Gigi loved it, but her brother Brandy was indifferent. Crispy loved it, Ethel was unmoved by it, and Mittens definitely enjoys it. There you have it: a quick inventory of my past and present cats’ reaction to the mysterious catnip herb.
Fourteen chemicals of diverse biologic origin, including certain plants, are known to affect the behavior of the cat when their fragrances are inhaled. The most famous of these, of course, is catnip. For centuries, ailurophiles (cat lovers) have marveled at the delight cats seem to get from smelling, nibbling on, and rolling in the stuff.
With the possible exception of man (i.e. eccentrics who claim to get a “buzz” when they smoke the stuff), a behavioral response to catnip is found only in members of the feline family. Lions in particular demonstrate a rather spectacular response, and hunters have used the catnip herb to lure bobcat and lynx. Leopards, jaguars, pumas, ocelots, and several other so-called lesser cats also respond to catnip.
The typical catnip scenario for the domestic cat initially involves the offering of some catnip leaves, either fresh or dried. Cats will first smell, and then lick or chew the stuff for a few minutes. Cat owners then stand back and watch the fun begin. Some cats show a “like, wow, man” response and just gaze off into space, that being the extent of their reaction. Most “responders” progress to rubbing their cheeks and chin in the catnip source and act a little dizzy. The intense responders will rub their bodies on the ground while rolling from side to side, purring, growling, and perhaps leaping into the air. Some cats get a little frisky and will smack a fellow housemate kitty on the head. Reactions vary, although most cats experience both a relaxing and a stimulating effect. The complete response lasts for five to fifteen minutes, with a type of satiation developing so that a response cannot be evoked again for at least an hour or two. Approximately 30% of adult cats show zero or minimal response to the plant, and nearly all kittens under 2 months of age show no reaction to catnip and often actively avoid it. Animals that are fearful or under stress will have a decreased reaction to catnip. Males and females respond equally, although there’s some evidence that among susceptible cats, males respond a bit more strongly than females. Whether a cat is a responder or not is based on heredity; a recessive gene is involved, so that two cats from the same litter may have different responses to the plant, like my Brandy (bored) and Gigi (thrilled). It’s probably not a good idea to give it to a cat that goes outdoors, since the cat might not be able to care for itself while under its influence.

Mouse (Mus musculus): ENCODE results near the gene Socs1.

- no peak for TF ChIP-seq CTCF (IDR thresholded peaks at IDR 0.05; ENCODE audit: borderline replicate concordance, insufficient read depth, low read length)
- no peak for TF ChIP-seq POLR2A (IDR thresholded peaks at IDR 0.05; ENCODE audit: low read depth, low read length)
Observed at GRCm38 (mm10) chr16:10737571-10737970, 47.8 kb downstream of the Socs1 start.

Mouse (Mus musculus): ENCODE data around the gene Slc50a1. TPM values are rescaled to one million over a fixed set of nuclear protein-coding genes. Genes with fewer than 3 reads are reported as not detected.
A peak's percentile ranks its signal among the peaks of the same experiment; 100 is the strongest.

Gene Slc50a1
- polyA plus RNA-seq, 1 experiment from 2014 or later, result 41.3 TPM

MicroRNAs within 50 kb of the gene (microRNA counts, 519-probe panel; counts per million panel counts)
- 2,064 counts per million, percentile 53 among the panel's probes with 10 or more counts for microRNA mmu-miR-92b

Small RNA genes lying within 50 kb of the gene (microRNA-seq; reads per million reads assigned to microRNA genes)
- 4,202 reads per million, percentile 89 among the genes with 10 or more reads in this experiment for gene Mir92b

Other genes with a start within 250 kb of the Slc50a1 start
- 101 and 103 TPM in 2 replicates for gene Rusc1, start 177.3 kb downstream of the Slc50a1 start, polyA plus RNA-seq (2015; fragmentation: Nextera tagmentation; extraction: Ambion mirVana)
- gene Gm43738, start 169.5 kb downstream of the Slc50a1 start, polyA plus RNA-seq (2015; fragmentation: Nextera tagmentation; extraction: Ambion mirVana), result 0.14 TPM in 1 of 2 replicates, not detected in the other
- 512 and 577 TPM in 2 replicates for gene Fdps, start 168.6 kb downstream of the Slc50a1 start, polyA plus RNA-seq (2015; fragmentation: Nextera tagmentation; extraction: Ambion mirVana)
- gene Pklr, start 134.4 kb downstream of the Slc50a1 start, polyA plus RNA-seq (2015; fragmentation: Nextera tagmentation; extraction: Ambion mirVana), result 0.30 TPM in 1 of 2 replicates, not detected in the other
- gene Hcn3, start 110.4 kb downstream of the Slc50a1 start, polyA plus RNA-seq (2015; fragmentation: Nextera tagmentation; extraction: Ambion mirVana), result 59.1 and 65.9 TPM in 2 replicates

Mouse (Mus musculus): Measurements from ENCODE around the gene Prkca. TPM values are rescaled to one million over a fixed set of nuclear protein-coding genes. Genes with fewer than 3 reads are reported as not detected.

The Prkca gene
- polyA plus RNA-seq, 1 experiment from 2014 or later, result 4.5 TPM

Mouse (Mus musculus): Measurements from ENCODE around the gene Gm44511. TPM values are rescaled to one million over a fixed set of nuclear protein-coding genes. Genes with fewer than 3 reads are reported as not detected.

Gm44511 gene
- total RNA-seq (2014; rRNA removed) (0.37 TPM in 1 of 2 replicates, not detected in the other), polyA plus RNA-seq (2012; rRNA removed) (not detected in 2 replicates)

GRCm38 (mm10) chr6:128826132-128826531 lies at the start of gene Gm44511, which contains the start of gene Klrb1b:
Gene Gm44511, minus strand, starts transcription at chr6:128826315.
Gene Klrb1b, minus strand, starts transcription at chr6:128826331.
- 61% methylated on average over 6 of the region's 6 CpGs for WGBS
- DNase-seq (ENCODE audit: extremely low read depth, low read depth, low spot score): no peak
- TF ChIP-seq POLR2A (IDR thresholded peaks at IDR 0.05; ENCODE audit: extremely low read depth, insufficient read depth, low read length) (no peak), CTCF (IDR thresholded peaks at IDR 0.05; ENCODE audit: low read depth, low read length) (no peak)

So what exactly is in this stuff? Catnip (Nepeta cataria) is a member of the mint family. In fact, it has also been referred to as “catmint”. It is related to common kitchen herbs like thyme and sage, and can be easily cultivated as a houseplant. Years ago, in England, dried catnip leaves put in boiling water was a popular tea for humans – it was said to have a calming effect. When the plant is crushed and the oils are distilled, catnip herb extract is obtained. Studies have shown the active ingredient in the oil is nepetalactone. This chemical repels certain leaf-eating insects, providing protection for the plant. It is the smell of this oil that triggers the response in cats. Anesthetizing the nasal passages and obliterating the sense of smell in a cat will abolish the catnip reaction.
Interestingly, the plants that belong to the catnip family are indigenous only to the Old World, and yet, members of the feline family that respond to catnip are found in both the Old World and the New World. So, if you think about the catnip response from an evolutionary standpoint, it seems clear that some species of cats have acquired the ability to display the catnip response even though the natural source of nepetalactone was not present to influence the evolution of this behavioral response. (Yet another fun fact that adds to the overall mystique of the feline).
Why catnip produces the response that it does is not fully understood, but there are several possible explanations. There is an unmistakable similarity between the catnip response and the rolling and squirming of female cats during courtship and just after copulation, leading some investigators to conclude that catnip may be acting like a hormone, activates a neural system in the brain related to female sexual behavior. Another school of thought is that catnip produces a form of pleasurable behavior unrelated to sexuality, and that the rolling and rubbing is simply a manifestation of a pleasure response. In 1972, Canadian researcher R.C. Hatch reported in the American Journal of Veterinary Research that the chemical structure of the active ingredient in catnip is very similar to that of LSD, leading to speculation that the bliss that cats seem to experience is similar to the reaction humans experience to these drugs. In other words, if you’ll pardon my French, the cat is simply stoned out of its mind.
Cat owners who worry about whether they may be indulging their cat too frequently should be told that, like anything special, it should be offered for a little while, then put away for a few days, so that it remains a special treat. Catnip is safe and not addictive, however, because of the altered mental state that it induces in most cats, cat owners should be warned that they should avoid letting their cat drive the car or operate heavy machinery while under the influence.